< BACK TO EDUCATIONAL ARTICLES

What are bonds and how do they work?

volkan-olmez-aG-pvyMsbis-unsplash

What are bonds and how do they work?

Summary

  • Bonds are a fixed-income instrument that represents a loan made by an investor to a borrower. In simple words companies and countries borrow money from investors and generally pay it back at a fixed date. During the lifetime of the bond the company or country pays interest to the investors.
  • Governments and companies (large or small) opt to issue a bond in order to raise capital to fund their growing business and operations, fund new projects or re-finance already outstanding debt, amongst other things.
  • Bonds feature maturity dates at which point the principal amount must be paid back in full. Bond prices are directly connected to interest rates, so when rates go up, bond prices fall and vice versa, however these are normally less volatile than shares.
  • The face value, the interest rate or yield, the maturity date and issue date are all characteristics of bonds.
  • The stronger the issuer (e.g. Government) the lower the risk so the interest rate is also usually lower, whereas the more indebted the company, the higher the risk and therefore, a higher interest rate is paid.
  • From preserving capital to offering a predictable return, there are several benefits to investing in bonds, while the fact that there is a wide choice means that there is a bond to match investors’ different needs.
  • Before selecting a bond, one should check the bondholder’s ratings and bear in mind the potential risks such as credit risk and liquidity risk to name a few.
  • Need help to invest in bonds? Get in touch with Calamatta Cuschieri and our team of expert investment advisors who have been investing in bonds for almost 50 years.

 

Baffled by the wide variety of investment options out there? Whether you’re looking for another source of income or to fund your retirement, bonds can contribute to your portfolio and can offer an element of stability and diversification. In addition, they can provide a predictable stream of income when stocks perform poorly.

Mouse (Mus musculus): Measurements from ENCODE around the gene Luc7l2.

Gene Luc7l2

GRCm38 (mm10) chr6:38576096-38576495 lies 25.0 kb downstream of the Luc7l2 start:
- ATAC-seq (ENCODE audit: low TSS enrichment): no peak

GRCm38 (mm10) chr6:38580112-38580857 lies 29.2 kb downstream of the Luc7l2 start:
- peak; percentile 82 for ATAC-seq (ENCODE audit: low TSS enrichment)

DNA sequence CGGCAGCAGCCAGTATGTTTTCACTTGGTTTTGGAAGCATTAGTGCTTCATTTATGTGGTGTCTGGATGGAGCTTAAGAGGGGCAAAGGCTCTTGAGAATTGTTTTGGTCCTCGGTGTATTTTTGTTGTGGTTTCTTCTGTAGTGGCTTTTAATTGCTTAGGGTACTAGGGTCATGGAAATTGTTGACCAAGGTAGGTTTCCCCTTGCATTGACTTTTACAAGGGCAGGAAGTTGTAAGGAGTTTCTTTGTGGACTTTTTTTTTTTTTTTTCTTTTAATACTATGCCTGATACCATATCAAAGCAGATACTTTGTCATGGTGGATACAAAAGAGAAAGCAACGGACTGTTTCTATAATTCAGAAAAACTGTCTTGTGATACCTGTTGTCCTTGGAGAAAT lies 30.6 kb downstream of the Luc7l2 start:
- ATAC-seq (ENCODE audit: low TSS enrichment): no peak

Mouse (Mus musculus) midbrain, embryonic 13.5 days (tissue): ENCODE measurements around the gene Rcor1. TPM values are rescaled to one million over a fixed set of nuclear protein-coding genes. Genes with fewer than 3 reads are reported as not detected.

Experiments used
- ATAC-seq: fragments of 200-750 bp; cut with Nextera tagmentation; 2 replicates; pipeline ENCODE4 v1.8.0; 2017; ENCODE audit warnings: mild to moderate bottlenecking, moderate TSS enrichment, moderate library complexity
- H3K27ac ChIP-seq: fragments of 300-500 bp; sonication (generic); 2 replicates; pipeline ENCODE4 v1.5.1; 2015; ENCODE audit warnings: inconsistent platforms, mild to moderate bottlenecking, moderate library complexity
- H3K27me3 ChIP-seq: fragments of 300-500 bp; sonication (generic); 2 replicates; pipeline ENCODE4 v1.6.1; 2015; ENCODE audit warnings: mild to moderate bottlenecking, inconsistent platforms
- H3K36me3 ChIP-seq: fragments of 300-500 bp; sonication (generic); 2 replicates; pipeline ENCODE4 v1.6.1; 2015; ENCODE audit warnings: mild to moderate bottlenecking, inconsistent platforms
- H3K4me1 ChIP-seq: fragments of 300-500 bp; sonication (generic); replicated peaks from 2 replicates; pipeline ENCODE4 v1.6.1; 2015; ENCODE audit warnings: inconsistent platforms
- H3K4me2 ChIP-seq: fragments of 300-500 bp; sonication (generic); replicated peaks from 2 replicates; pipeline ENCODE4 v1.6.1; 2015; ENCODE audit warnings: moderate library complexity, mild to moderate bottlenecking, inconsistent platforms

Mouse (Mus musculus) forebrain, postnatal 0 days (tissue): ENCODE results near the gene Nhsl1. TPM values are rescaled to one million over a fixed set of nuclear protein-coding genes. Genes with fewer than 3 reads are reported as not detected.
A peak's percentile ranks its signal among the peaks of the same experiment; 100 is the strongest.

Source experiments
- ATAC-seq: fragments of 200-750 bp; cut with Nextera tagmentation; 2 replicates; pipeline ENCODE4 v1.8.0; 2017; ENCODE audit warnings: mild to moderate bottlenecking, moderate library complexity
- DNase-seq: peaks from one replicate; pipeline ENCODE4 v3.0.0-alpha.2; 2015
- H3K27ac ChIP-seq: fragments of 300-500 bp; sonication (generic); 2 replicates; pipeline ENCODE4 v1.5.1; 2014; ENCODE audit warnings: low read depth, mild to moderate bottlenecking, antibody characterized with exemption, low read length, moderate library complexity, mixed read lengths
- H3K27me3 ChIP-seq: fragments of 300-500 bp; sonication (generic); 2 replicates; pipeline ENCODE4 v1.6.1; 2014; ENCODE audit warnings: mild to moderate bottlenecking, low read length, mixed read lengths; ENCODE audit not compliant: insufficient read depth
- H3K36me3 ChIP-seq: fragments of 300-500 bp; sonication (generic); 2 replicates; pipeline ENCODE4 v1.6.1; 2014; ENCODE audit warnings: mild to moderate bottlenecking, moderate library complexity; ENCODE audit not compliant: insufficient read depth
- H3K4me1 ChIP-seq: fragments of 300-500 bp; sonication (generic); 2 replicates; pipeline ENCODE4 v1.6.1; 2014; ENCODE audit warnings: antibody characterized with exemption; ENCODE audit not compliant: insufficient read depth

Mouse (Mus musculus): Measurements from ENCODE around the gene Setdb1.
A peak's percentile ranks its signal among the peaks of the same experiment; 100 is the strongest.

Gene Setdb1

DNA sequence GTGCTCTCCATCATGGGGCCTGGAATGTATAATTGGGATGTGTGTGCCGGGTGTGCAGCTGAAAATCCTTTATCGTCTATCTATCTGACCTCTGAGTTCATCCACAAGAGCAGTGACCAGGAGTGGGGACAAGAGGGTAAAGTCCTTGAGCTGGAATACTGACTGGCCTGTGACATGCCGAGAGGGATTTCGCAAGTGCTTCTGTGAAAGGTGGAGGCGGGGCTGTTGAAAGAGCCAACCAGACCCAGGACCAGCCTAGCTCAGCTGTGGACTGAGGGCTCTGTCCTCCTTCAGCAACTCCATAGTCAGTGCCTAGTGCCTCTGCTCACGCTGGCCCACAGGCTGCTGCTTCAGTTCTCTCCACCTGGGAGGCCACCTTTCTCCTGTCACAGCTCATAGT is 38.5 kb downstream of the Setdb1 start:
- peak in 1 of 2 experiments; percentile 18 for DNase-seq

But with investment jargon like bonds, yields, coupons and more, the bond market can be confusing to many. Here, we outline everything there is to know about bonds and why you should consider including them in your investment portfolio.

 

What are bonds?

A fixed-income instrument that represents a loan made by an investor to a borrower, bonds are used by companies or the government in order to raise capital. These entities will in turn use the funds to finance projects, grow their business, maintain ongoing operations, buy property and equipment, refinance existing debt or it may be used for research and development purposes.

Many organisations typically need far more money than what the average bank can provide. When companies need outside financing to continue growing, they can opt for a diversity of channels to raise the necessary capital. For instance, one option could be the selling of existing equity stake to the public, better known as an Initial Public Offering (IPO). In such a case, the company would be raising capital by floating shares in the primary market to outside investors, becoming a public company In this case, the new investors will hold an ownership in the company. Another option is the issuance of bonds, whereby the company borrows money from investors who are willing to lend money to the company.